This was the scene I walked into after exiting the plane on March 13.

That mid-March weekend was spent prepping for my new job and acclimating to my new surroundings. I got some rest and dealt with some nerves. My parents, sister, brother, and their families all welcomed me home. On Saturday, we were still able to attend mass and eat at a restaurant. But as the “prodigal son” theme played out, the governor of Washington was about to issue some strict social distancing guidelines.

Enjoying dinner with my dad the first Saturday after arriving in Spokane.

I started at Washington State University on Monday, March 16. It was a perfect first day but it occurred as Gov. Inslee ordered the shutdown of public gathering spots such as gyms, restaurants, and libraries. That afternoon, our department was told to work from home for the next couple weeks.

I was all smiles my first (and only) day on campus.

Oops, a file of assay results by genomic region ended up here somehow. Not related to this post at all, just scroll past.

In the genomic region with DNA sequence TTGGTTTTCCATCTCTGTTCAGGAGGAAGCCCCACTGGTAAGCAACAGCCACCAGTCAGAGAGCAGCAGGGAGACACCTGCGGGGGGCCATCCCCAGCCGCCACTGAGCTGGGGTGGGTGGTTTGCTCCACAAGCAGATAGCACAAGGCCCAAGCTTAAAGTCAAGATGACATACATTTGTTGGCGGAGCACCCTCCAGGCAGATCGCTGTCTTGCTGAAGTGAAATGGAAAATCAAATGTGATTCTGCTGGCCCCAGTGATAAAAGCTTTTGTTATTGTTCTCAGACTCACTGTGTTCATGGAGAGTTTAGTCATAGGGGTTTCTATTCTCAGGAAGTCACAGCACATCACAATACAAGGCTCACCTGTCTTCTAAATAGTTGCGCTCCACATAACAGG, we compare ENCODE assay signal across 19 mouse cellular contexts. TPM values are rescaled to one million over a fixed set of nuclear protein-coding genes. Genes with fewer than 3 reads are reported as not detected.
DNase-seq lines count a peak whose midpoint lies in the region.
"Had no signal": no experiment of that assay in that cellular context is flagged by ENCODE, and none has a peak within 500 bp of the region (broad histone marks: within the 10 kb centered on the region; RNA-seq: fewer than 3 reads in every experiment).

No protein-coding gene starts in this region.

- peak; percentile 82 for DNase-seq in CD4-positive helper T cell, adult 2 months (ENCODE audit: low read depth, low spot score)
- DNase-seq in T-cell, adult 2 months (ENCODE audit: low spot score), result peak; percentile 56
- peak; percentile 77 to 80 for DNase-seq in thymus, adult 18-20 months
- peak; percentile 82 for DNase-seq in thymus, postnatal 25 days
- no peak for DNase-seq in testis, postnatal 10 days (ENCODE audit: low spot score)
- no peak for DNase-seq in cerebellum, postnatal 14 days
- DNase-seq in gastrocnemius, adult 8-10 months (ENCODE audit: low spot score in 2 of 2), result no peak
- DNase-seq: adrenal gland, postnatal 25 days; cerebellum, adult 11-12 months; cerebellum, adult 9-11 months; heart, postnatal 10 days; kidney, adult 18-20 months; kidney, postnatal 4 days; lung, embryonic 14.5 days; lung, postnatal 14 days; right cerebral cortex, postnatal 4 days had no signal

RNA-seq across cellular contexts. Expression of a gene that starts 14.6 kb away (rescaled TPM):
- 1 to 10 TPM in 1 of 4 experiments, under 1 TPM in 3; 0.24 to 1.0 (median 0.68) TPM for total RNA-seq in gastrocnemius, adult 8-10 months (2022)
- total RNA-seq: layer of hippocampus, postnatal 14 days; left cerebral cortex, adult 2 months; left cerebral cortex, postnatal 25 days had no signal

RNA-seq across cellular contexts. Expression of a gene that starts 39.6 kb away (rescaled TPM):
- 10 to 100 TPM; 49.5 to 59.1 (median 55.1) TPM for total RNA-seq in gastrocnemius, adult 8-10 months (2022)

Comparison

A new world had been ushered in that consisted of daily President Trump news conferences, front to back coronavirus newspaper coverage, and “Tiger King” binge watching. I couldn’t help but feel sad that I wasn’t with my wife and children to go through this transition with them. However, thanks to the support of Sid, I was able to manage. The first full week of work, even though the majority of it took place from home, was fulfilling and exhilarating as I learned about the WSU culture and contributed to our COVID-19 response.

As the second half of March rolled on, social distancing measures became stricter. Washington issued a “Stay Home, Stay Healthy” order that made staying in one’s house a necessity. The second week of my Washington State University tenure took place exclusively at home but I did manage to make the trip to Pullman for an entirely different reason. After more than two weeks since the movers picked up our belongings in Myrtle Beach, they had finally arrived in Washington with our cargo. The world was completely different since the last time I saw these guys in South Carolina and it seemed like two months, not two weeks, had passed. As I watched the belongings of Sidney, Sloan, and Beau be placed in the storage unit, I couldn’t stop thinking about them.